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  • <h3>National Bureau of Economic Research (Public Use Data Archive)</h3><p><img width="180" height="43" alt="" src="/live/image/gid/4/width/180/height/43/478_nber.rev.1407530465.jpg" class="lw_image lw_image478 lw_align_right" data-max-w="329" data-max-h="79"/>Founded in 1920, the <strong>National Bureau of Economic Research</strong> is a private, nonprofit, nonpartisan research organization dedicated to promoting a greater understanding of how the economy works. The NBER is committed to undertaking and disseminating unbiased economic research among public policymakers, business professionals, and the academic community.</p><p> Quick Link to <strong>Public Use Data Archive</strong>: <a href="http://www.nber.org/data/" target="_blank">http://www.nber.org/data/</a></p><p>See all <a href="/data-resources/">data and resources</a> »</p>
  • <h3>National Center for Education Statistics</h3><p><strong><img width="400" height="80" alt="" src="/live/image/gid/4/width/400/height/80/479_nces.rev.1407787656.jpg" class="lw_image lw_image479 lw_align_right" data-max-w="400" data-max-h="80"/>The National Center for Education Statistics (NCES) is the primary federal entity for collecting and analyzing data related to education in the U.S. and other nations.</strong> NCES is located within the U.S. Department of Education and the Institute of Education Sciences. NCES has an extensive Statistical Standards Program that consults and advises on methodological and statistical aspects involved in the design, collection, and analysis of data collections in the Center. To learn more about the NCES, <a href="http://nces.ed.gov/about/" target="_blank">click here</a>.</p><p> Quick link to NCES Data Tools: <a href="http://nces.ed.gov/datatools/index.asp?DataToolSectionID=4" target="_blank">http://nces.ed.gov/datatools/index.asp?DataToolSectionID=4</a></p><p> Quick link to Quick Tables and Figures: <a href="http://nces.ed.gov/quicktables/" target="_blank">http://nces.ed.gov/quicktables/</a></p><p> Quick link to NCES Fast Facts (Note: The primary purpose of the Fast Facts website is to provide users with concise information on a range of educational issues, from early childhood to adult learning.): <a href="http://nces.ed.gov/fastfacts/" target="_blank">http://nces.ed.gov/fastfacts/#</a></p><p>See all <a href="/data-resources/">data and resources</a> »</p>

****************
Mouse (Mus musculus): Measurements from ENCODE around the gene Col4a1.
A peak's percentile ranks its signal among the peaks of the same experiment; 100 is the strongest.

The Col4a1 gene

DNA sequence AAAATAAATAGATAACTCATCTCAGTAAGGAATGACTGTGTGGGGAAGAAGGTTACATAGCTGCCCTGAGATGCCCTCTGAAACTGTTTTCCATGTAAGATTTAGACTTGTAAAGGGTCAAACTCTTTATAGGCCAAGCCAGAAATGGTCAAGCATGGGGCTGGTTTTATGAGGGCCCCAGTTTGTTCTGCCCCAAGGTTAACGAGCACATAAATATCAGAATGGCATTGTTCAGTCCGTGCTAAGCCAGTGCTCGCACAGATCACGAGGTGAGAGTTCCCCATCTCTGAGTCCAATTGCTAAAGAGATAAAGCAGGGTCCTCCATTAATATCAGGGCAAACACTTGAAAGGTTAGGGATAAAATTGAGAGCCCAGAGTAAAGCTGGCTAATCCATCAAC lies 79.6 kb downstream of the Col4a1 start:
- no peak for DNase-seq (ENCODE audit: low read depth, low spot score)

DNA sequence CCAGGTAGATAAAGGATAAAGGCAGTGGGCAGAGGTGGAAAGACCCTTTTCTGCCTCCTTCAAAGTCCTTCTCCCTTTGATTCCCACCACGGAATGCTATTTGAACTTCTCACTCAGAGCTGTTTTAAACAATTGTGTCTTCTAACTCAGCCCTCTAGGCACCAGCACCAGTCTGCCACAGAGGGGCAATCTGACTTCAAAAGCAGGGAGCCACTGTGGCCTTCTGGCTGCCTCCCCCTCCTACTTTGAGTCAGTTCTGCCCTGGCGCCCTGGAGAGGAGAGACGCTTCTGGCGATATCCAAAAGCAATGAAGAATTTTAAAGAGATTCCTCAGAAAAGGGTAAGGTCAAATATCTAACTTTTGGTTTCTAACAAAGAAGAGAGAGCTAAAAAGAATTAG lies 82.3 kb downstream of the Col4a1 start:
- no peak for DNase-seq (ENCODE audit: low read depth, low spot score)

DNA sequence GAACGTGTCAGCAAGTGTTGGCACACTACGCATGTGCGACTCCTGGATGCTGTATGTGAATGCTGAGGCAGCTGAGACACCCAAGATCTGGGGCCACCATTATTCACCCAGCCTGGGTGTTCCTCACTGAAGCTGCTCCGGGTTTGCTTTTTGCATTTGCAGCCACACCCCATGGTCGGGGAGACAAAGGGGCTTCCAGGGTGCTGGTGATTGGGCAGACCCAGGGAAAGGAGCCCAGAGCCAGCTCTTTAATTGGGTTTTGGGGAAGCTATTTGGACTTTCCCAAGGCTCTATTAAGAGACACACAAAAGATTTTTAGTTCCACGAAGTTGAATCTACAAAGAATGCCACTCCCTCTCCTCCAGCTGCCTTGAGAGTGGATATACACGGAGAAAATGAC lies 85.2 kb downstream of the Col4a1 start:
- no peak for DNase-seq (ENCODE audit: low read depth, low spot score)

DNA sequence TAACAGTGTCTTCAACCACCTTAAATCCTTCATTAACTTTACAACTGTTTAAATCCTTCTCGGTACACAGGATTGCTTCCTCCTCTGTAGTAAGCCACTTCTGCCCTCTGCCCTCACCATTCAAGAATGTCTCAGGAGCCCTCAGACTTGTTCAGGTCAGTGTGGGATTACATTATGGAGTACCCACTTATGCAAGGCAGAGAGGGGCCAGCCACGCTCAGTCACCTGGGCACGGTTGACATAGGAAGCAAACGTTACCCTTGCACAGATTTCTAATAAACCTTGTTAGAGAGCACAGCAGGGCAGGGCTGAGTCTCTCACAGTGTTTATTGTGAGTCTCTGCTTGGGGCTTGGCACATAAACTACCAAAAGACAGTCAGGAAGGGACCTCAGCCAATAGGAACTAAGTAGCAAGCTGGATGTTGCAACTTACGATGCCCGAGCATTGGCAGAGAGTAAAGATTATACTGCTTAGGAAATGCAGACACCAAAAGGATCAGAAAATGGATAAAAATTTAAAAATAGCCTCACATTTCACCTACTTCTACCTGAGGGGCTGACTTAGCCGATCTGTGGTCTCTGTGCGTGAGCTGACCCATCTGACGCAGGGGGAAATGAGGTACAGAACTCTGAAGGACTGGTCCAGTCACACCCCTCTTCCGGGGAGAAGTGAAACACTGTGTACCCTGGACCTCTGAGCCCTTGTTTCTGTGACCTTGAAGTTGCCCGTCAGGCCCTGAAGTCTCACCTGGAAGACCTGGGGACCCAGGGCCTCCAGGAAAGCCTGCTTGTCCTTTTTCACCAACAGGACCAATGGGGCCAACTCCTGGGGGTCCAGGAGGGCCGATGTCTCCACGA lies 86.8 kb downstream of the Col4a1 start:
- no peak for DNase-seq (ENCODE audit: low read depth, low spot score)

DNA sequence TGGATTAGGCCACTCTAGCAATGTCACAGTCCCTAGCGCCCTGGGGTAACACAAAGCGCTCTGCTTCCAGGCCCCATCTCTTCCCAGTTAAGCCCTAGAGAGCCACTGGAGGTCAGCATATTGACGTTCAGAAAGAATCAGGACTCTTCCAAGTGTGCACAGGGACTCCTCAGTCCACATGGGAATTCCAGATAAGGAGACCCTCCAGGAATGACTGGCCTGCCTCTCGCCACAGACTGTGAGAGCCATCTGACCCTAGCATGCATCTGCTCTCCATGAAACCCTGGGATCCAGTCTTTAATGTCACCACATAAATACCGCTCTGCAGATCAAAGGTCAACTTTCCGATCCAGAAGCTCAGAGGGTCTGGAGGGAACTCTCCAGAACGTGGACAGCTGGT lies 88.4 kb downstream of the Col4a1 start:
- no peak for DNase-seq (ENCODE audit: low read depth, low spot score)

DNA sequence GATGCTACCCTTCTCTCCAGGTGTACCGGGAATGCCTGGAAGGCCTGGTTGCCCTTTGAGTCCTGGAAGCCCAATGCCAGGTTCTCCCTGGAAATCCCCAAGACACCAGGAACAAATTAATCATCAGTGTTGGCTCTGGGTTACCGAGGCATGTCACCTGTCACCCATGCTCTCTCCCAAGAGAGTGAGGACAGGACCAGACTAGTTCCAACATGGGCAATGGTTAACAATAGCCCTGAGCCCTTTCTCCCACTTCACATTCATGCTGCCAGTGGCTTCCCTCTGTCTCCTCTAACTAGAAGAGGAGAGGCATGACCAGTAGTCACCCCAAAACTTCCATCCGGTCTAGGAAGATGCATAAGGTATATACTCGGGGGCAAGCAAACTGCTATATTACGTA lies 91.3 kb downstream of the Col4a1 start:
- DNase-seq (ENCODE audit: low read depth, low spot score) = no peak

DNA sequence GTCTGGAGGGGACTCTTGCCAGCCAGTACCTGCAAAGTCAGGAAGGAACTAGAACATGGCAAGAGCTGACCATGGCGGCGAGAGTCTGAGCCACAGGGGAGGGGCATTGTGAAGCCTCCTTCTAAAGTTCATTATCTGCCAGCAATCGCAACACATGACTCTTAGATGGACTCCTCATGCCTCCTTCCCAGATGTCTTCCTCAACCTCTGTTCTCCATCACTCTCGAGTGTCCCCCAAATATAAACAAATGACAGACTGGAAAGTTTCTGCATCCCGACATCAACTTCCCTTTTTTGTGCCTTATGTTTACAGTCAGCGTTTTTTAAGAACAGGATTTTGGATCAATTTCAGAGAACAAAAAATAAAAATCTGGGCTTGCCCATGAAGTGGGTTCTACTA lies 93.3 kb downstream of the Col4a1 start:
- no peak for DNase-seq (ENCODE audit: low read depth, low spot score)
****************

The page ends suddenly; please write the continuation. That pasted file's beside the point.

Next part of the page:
• <h3>Congressional Budget Office</h3><p><img width="180" height="180" alt="" src="/live/image/gid/4/width/180/height/180/380_cbo-logo.rev.1406822035.jpg" class="lw_image lw_image380 lw_align_right" data-max-w="180" data-max-h="180"/>Since its founding in 1974, the Congressional Budget Office (CBO) has produced independent analyses of budgetary and economic issues to support the Congressional budget process.</p><p> The agency is strictly nonpartisan and conducts objective, impartial analysis, which is evident in each of the dozens of reports and hundreds of cost estimates that its economists and policy analysts produce each year. CBO does not make policy recommendations, and each report and cost estimate discloses the agency’s assumptions and methodologies. <strong>CBO provides budgetary and economic information in a variety of ways and at various points in the legislative process.</strong> Products include baseline budget projections and economic forecasts, analysis of the President’s budget, cost estimates, analysis of federal mandates, working papers, and more.</p><p> Quick link to Products page: <a href="http://www.cbo.gov/about/our-products" target="_blank">http://www.cbo.gov/about/our-products</a></p><p> Quick link to Topics: <a href="http://www.cbo.gov/topics" target="_blank">http://www.cbo.gov/topics</a></p><p>See all <a href="/data-resources/">data and resources</a> »</p>
  • <h3>MapStats</h3><p> A feature of FedStats, MapStats allows users to search for <strong>state, county, city, congressional district, or Federal judicial district data</strong> (demographic, economic, and geographic).</p><p> Quick link: <a href="http://www.fedstats.gov/mapstats/" target="_blank">http://www.fedstats.gov/mapstats/</a></p><p>See all <a href="/data-resources/">data and resources</a> »</p>
  • <h3>HUD State of the Cities Data Systems</h3><p><strong><img width="200" height="200" alt="" src="/live/image/gid/4/width/200/height/200/482_hud_logo.rev.1407788472.jpg" class="lw_image lw_image482 lw_align_left" srcset="/live/image/scale/2x/gid/4/width/200/height/200/482_hud_logo.rev.1407788472.jpg 2x, /live/image/scale/3x/gid/4/width/200/height/200/482_hud_logo.rev.1407788472.jpg 3x" data-max-w="612" data-max-h="613"/>The SOCDS provides data for individual Metropolitan Areas, Central Cities, and Suburbs.</strong> It is a portal for non-national data made available through a number of outside institutions (e.g. Census, BLS, FBI and others).</p><p> Quick link: <a href="http://www.huduser.org/portal/datasets/socds.html" target="_blank">http://www.huduser.org/portal/datasets/socds.html</a></p><p>See all <a href="/data-resources/">data and resources</a> »</p>